They say pictures speak more than a thousand words. Indeed some pictures can have an impact. History, emotions, sport all are static in a picture and they make us want to return to that particular moment. Here are some of iconic pictures that have been seen around the world and a bit of the story behind them.
President Paul Kagame wedding
June 10, 1989, at age 32, President Kagame weds his wife Jeannette Nyiramongi with his best man late Gen. Aronda Nyakairima seen in the photo. Kagame was then serving in the National Resistance Army (NRA) that later became the Uganda Peoples’ Defence Forces (UPDF), as the head of the Directorate of Military Intelligence.
Kagame would later lead a struggle that liberated Rwanda from a genocidal regime.
Muhammad Ali knocks out Sonny Liston
Arguably the most famous sporting photo ever taken, this snap by American photographer Neil Leifer shows the moment Muhammad Ali stood over the defeated Sonny Liston following their second world title fight on May 25, 1965. The punch took Liston eight minutes to get back up to his feet.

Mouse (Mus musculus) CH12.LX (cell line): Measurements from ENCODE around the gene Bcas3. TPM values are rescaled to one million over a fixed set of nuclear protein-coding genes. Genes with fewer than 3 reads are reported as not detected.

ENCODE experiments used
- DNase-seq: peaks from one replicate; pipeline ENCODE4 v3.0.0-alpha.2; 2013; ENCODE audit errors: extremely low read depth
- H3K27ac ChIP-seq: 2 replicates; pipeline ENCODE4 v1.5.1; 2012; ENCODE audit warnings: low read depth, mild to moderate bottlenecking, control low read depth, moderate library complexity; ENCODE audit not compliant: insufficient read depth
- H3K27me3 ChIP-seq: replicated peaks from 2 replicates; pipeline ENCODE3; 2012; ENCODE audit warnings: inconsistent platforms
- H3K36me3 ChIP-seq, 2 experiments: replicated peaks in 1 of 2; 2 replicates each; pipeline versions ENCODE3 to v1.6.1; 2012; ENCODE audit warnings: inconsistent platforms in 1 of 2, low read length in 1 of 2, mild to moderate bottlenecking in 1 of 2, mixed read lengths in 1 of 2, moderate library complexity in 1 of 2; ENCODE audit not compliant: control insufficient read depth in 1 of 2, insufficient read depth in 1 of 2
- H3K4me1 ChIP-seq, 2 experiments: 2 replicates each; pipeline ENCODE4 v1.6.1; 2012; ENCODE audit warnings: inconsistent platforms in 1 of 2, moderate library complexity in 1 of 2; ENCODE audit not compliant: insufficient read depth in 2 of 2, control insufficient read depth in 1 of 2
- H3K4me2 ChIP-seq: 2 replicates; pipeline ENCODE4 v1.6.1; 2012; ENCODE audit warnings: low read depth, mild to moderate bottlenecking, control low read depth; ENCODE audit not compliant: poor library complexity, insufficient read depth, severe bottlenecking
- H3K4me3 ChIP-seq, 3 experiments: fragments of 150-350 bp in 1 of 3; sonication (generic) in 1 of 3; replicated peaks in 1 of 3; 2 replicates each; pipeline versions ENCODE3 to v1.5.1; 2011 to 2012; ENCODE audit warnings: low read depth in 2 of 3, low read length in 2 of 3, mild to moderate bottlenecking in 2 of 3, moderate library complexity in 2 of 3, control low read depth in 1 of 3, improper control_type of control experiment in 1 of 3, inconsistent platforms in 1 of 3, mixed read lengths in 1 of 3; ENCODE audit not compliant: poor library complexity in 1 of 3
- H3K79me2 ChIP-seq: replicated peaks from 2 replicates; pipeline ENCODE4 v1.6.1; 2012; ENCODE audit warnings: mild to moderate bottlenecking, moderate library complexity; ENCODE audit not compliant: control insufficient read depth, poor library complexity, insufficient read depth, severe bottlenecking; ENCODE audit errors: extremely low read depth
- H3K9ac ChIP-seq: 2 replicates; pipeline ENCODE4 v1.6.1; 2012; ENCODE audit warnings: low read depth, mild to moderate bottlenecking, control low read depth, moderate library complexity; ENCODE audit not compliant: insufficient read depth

Nearly 143 years after the initial production of Jack Daniels Whiskey, the ex-slave that taught the founder the craft of whiskey distilling is receiving a new honor in the wake of the recent news of his involvement in the Whiskey history. Last year, a New York Times article about Nathan “Nearest” Green, a slave from Lynchburg, TN who taught Daniels the trade, went viral, sparking the interest of New York Times best-selling author Fawn Weaver. After looking into Green’s story, Weaver launched a foundation in his honor.
When a person of the president of a nation comes to our mind, we visualise him or her in an official outfit, the usual suits and ties all the time even when relaxing shirtless is subtly not an option. But Russia’s Vladimir Putin has defied this tradition. Once upon a time, he went to an island and was photographed wearing nothing but a soldier pant.
Tears of power
Considered as the most powerful man alive today, the last thing to imagine is seeing President Vladimir Putin with tears in his eyes. After an interim period as prime minister, Vladimir Putin was re-elected as Russia’s president on March 4, 2012. At a huge rally with tens of thousands of supporters on Moscow’s Red Square, he declared himself the winner on election night and showed that he was touched by his victory with tears in his eyes. Epic.